Making the odds ever in your favor during finals

The impending threat

It’s probably the most feared word in any college student’s vocabulary: finals week!  Yes, there is a solution to surviving finals, and no, it’s not a lot of beer.

Simply put, there is no way to avoid finals week. Sure, you can try just not going to class and hoping your instructors don’t notice, but that usually doesn’t work. Remember, your teachers have all been college students themselves, and they know all the tricks used to avoid finals. So you may as well just straighten up and face your finals head on.

Luckily, even if you haven’t been studying for the past 16 weeks, there are still strategies you can use to prepare yourself so you can score well on your finals and hopefully pass with a respectable grade.

The strategies:
Don’t panic. Stressing out right now is the worst thing you can do. If you’re feeling scared, take some time to do some deep breathing and remind yourself it’s just another test. Also, keep in mind, finals are not the sole determination of your grade. Participation, homework and quizzes all count.

Use your study guide. Study guides differ from instructor to instructor. Some may only contain a list of general concepts the final will cover. Others may go into more detail. Regardless, get it and use it. If you have instructors who haven’t provided you with a study guide for the class, ask them for one.

Make flash cards: This might seem like a lot of work, but flash cards can really help you when you study. Get yourself a pack of 3”x5” cards in different colors and on each of them, write one thing you will need to know for the final. Carry your flash cards with you and whenever there is a spare moment or two, pull them out and review. Ten minutes at a time will help.

Get a study buddy: Sometimes, just like working out, you won’t feel motivated to study. When this happens, a friend or classmate you’ve partnered up with can help you to hit the books.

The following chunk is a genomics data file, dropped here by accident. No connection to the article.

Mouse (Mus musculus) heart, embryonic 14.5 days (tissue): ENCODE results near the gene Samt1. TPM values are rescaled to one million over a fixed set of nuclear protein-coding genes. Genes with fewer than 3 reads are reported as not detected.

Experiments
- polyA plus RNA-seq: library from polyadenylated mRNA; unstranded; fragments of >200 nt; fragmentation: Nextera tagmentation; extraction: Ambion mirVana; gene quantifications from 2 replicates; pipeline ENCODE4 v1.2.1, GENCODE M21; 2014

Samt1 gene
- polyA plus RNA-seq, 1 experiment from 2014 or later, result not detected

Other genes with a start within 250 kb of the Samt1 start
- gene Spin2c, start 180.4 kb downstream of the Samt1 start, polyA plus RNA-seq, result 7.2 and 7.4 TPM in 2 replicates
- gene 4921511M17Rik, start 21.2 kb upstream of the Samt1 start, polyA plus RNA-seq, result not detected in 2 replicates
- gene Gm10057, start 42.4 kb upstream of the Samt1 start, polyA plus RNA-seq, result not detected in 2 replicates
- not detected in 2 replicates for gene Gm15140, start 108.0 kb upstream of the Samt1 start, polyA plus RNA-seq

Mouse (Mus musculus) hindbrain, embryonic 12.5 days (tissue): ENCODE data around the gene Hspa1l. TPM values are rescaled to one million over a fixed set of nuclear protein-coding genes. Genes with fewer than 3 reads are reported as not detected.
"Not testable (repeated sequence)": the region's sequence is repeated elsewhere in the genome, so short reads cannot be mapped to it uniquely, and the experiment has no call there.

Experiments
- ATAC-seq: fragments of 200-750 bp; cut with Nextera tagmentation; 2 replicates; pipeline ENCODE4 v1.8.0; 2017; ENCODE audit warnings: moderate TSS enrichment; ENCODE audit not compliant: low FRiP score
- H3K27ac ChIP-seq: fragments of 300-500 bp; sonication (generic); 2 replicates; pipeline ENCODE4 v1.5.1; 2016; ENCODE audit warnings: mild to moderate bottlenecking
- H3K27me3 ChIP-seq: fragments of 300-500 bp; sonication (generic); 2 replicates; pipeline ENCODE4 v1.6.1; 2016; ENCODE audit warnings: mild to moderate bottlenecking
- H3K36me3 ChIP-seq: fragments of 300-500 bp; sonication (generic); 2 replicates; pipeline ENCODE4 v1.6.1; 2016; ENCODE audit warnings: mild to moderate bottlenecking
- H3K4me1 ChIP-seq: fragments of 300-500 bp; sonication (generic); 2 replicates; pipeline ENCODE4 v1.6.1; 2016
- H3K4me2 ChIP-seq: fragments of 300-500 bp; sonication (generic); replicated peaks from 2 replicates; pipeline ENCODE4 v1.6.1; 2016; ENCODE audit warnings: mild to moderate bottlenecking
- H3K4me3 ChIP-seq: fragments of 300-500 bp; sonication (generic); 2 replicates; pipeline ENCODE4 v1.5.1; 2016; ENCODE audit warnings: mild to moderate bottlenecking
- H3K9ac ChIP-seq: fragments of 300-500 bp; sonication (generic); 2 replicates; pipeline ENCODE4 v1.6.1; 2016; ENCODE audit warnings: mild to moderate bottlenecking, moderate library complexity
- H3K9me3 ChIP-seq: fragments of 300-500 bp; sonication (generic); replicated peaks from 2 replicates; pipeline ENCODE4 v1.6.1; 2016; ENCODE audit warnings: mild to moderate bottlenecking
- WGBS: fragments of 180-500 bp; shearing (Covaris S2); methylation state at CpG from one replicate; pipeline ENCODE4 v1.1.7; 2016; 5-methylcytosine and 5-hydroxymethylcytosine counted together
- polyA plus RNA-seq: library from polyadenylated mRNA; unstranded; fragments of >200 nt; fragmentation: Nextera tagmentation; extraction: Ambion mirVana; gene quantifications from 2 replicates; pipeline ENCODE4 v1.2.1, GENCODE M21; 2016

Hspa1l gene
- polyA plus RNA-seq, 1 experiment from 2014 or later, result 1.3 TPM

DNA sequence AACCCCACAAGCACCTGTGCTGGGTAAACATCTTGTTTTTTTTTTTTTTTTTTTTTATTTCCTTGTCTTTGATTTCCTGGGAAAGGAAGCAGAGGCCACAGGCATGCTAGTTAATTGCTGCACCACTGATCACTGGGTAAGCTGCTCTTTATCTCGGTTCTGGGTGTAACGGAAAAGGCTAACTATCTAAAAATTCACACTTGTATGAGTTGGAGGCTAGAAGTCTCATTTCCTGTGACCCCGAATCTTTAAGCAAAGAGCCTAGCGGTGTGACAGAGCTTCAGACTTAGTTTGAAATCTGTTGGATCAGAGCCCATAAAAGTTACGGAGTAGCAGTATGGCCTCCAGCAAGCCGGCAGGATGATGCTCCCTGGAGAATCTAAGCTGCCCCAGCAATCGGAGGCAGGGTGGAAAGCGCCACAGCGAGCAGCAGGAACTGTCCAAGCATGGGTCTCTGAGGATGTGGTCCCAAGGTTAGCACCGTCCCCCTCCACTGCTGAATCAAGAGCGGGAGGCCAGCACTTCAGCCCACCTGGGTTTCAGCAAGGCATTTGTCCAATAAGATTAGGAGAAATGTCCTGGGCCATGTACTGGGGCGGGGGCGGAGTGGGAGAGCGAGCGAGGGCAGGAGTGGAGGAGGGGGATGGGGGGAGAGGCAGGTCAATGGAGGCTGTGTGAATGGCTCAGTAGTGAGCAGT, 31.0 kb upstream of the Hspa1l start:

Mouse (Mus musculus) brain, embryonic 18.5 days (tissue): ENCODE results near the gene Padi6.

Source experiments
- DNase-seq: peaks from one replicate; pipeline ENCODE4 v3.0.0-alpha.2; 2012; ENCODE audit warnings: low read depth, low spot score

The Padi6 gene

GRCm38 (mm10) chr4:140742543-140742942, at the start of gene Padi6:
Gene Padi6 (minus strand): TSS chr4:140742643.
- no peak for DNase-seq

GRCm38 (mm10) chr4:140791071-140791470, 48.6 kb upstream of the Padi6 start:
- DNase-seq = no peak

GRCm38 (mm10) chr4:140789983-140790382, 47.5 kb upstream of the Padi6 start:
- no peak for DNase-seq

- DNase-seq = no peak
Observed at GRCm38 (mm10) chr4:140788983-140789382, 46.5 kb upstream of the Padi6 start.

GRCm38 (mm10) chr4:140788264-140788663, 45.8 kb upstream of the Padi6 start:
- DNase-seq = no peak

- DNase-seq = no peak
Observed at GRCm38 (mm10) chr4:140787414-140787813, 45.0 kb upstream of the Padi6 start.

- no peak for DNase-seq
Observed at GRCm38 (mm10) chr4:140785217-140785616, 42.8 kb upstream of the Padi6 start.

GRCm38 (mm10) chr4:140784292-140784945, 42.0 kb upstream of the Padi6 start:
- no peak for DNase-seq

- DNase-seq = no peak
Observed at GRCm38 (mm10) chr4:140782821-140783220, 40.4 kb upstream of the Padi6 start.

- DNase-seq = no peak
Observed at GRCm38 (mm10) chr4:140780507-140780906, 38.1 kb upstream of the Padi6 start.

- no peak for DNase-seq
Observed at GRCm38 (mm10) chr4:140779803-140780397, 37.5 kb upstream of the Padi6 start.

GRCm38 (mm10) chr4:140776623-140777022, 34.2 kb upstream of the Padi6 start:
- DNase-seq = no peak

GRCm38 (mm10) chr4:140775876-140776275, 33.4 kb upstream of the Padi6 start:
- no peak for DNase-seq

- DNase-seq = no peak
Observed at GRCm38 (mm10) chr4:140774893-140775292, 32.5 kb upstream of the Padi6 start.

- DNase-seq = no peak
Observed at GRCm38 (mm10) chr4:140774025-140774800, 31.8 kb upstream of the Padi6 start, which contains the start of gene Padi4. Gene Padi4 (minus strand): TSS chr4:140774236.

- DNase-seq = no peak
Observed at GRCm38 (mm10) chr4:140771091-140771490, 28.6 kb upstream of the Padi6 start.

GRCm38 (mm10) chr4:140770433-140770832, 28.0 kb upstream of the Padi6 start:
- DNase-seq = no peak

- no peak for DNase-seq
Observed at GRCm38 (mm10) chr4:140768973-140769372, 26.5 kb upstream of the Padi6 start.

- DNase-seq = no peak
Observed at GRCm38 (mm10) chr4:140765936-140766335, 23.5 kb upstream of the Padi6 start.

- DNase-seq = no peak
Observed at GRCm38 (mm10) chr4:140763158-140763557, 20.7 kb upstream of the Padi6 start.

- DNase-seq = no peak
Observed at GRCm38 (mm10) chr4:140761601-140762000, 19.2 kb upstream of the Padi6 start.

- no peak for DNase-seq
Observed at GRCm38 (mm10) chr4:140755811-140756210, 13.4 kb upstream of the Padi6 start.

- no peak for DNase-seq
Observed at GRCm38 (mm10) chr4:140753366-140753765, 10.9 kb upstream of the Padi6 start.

Study in 20 minute sessions: No, this does not mean study for 20 minutes and you’re done for the rest of the day. When you study, take a five or ten minute break for every 20 minutes you study. This will keep your mind sharp and focused while studying.

Teach the subject to someone else: This goes with number four above. We tend to remember 20 to 30 percent of what we read or hear, but remember 70 to 90 percent of what we teach. That’s because more of the brain is active while teaching. And you thought you’re middle school grammar teacher was brain dead while she was droning on and on about participles and prepositions.

Get a good night’s sleep: Your brain needs at least a good seven hours of sleep each night to rest and repair itself. Make sure you follow a set sleep schedule so you won’t be hazy going into your finals. You can stay up late to play video games and watch television over the break.

 Eat well-balanced meals: Now, I’m not saying you have to swear off the junk food completely, but healthy eating is a good idea right now. Fruit, especially when you crave something sweet, veggies, lean meats and whole grains will give you energy and keep you from feeling fatigued throughout the day. If you have a morning final, eat a breakfast which is protein based as that will keep you from being hungry later. Eggs and yogurt are good choices, though not necessarily at the same time.

Don’t stress during the exam: If you come across a question you don’t know the answer to, move on and come back to it later.

Don’t bully, bribe or beg your instructor: Attempting to bully your instructors will get you arrested for harassment, attempting to bribe your instructors is a severe violation of Crowder’s honor code and will get you expelled, and begging will cause your instructors to take no pity or give you extra-credit.